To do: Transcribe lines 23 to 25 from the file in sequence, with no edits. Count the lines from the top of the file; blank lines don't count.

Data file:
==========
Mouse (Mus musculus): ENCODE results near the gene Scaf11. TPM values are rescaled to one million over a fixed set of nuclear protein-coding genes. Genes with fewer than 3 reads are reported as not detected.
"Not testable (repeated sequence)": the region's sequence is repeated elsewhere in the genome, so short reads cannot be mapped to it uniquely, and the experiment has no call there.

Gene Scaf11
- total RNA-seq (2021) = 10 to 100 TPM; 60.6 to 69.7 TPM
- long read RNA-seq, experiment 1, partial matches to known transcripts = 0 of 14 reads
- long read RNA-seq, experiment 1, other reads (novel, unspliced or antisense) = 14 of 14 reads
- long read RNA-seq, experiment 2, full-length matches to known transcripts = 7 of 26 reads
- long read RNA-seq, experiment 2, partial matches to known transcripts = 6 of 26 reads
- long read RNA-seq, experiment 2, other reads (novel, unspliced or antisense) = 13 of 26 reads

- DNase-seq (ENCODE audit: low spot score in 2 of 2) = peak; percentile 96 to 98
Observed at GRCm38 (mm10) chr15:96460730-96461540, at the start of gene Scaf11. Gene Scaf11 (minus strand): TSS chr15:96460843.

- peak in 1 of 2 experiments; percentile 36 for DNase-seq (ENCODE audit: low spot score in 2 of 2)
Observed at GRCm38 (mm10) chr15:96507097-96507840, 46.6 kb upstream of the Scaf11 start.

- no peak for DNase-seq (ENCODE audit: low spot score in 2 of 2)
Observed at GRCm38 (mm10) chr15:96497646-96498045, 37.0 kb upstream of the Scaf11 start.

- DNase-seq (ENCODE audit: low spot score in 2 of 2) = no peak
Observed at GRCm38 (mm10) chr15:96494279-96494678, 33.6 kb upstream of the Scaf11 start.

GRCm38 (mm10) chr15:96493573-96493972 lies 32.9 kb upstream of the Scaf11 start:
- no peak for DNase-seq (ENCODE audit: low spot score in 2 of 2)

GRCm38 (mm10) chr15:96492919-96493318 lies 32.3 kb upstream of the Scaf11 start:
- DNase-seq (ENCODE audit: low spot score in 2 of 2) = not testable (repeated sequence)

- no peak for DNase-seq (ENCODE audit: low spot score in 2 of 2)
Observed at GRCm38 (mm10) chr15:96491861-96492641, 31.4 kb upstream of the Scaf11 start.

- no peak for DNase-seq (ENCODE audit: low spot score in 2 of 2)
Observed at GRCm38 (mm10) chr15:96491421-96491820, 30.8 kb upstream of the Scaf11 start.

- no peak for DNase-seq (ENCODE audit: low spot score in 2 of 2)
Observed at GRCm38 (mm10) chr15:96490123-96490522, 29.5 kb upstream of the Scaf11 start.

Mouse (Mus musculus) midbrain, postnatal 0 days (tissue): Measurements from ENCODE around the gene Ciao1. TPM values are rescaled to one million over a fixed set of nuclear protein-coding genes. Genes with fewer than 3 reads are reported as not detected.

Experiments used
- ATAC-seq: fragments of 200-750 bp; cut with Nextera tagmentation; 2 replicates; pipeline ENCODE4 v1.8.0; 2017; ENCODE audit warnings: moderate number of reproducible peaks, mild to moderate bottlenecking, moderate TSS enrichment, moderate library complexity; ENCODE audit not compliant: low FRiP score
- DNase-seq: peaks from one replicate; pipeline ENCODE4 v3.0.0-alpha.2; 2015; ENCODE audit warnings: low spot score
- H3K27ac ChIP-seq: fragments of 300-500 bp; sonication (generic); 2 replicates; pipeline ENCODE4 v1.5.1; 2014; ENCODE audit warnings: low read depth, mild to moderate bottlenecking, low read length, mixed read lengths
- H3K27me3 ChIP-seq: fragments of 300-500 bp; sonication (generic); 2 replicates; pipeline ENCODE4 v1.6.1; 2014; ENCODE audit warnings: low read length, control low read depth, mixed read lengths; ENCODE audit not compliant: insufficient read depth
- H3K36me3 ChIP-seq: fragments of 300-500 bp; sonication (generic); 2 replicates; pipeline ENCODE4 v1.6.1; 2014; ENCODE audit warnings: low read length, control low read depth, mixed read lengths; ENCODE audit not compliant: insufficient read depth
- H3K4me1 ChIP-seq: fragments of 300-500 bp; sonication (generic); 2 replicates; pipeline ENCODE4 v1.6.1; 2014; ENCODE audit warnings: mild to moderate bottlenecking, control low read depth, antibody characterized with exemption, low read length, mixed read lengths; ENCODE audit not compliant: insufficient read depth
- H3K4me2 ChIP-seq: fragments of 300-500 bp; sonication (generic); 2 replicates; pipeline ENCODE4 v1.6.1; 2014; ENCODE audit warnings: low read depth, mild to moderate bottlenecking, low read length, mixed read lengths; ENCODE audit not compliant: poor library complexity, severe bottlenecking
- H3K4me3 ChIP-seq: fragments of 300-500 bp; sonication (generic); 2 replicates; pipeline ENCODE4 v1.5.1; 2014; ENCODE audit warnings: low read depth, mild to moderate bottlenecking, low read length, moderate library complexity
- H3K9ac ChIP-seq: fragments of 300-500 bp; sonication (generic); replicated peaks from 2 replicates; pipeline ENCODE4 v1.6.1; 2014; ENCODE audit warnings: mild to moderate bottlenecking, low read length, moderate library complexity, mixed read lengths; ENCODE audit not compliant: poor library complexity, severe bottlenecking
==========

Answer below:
Observed at GRCm38 (mm10) chr15:96491861-96492641, 31.4 kb upstream of the Scaf11 start.

- no peak for DNase-seq (ENCODE audit: low spot score in 2 of 2)
Observed at GRCm38 (mm10) chr15:96491421-96491820, 30.8 kb upstream of the Scaf11 start.